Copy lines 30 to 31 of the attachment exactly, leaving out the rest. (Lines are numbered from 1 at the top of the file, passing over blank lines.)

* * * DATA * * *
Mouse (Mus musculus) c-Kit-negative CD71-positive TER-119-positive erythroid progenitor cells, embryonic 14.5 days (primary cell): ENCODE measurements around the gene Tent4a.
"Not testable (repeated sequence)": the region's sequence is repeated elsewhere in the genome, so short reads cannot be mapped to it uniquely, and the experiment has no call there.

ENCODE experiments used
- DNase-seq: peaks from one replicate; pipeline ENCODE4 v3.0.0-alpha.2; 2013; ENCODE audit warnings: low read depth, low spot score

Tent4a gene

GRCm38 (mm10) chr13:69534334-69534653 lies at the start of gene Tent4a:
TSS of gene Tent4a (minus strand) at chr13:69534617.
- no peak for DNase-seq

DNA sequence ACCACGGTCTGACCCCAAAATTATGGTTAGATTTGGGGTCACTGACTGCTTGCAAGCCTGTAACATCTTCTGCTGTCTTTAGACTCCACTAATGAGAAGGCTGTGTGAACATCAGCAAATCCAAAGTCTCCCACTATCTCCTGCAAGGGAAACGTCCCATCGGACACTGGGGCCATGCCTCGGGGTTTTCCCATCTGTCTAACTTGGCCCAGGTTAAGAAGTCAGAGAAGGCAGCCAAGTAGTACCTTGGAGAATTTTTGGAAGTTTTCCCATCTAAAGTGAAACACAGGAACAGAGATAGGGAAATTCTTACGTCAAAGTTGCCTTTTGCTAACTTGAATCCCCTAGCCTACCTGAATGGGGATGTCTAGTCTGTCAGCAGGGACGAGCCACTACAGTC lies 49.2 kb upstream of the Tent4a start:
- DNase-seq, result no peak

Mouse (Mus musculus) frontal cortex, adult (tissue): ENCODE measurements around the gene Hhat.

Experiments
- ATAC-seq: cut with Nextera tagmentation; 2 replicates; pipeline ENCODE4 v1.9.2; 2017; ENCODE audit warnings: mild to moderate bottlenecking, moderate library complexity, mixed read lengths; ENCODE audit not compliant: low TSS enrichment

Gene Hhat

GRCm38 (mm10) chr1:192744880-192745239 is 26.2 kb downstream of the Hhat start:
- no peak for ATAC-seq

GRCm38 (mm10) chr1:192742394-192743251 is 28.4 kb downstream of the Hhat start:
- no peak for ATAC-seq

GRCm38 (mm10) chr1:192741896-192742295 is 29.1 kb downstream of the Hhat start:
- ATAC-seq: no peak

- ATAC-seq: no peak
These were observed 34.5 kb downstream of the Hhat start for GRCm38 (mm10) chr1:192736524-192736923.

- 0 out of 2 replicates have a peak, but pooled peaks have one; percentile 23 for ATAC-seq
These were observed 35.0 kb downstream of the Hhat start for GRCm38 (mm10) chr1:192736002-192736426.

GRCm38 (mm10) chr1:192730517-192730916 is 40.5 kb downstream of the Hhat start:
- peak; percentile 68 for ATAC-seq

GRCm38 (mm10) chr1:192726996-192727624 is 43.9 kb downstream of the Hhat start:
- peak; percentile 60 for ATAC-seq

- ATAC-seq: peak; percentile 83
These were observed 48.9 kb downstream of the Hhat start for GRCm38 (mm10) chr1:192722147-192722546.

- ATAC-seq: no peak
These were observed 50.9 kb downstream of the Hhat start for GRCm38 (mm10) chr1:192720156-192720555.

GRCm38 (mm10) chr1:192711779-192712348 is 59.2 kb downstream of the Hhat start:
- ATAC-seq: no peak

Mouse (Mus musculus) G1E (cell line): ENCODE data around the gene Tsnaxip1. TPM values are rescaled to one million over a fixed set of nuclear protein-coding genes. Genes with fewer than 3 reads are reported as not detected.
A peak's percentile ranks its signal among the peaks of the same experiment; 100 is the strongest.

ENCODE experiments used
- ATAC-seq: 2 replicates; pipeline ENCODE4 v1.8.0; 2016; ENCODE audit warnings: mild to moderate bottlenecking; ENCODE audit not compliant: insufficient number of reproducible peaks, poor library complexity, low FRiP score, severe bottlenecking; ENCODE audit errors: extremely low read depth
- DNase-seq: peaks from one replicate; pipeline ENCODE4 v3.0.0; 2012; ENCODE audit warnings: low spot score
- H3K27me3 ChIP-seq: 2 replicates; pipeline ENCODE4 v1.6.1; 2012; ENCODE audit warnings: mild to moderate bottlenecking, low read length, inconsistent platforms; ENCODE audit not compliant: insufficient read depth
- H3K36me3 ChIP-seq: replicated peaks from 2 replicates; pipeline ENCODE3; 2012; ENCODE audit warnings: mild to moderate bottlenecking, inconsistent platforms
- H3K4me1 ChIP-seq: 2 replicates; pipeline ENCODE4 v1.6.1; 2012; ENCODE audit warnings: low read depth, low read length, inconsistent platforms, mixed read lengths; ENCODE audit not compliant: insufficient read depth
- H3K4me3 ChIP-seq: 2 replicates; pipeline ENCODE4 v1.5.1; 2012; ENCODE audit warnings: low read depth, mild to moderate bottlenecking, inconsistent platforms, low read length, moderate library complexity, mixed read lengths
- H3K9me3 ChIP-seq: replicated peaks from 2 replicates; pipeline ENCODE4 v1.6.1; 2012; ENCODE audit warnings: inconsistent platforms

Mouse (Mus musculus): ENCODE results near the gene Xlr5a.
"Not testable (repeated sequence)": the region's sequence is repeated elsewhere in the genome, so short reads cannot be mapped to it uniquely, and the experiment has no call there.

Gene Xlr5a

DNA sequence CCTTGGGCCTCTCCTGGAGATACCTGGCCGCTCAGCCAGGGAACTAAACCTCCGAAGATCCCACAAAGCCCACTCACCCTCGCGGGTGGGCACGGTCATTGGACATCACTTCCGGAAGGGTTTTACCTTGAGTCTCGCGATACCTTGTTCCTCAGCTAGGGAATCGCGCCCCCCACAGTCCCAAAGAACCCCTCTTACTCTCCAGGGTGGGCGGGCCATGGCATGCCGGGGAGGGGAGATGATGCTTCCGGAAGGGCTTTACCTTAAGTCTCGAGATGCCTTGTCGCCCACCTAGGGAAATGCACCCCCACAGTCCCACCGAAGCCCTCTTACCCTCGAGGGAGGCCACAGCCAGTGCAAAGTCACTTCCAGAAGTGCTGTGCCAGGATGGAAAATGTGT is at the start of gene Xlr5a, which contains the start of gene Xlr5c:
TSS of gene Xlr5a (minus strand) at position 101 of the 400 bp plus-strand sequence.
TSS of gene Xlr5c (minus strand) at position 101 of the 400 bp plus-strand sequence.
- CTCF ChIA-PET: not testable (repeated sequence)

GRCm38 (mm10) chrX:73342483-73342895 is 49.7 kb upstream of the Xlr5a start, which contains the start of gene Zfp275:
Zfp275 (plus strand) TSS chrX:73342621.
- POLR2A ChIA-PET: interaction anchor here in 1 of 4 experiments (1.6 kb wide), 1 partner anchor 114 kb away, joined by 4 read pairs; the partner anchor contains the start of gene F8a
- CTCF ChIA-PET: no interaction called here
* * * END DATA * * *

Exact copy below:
These were observed 48.9 kb downstream of the Hhat start for GRCm38 (mm10) chr1:192722147-192722546.

- ATAC-seq: no peak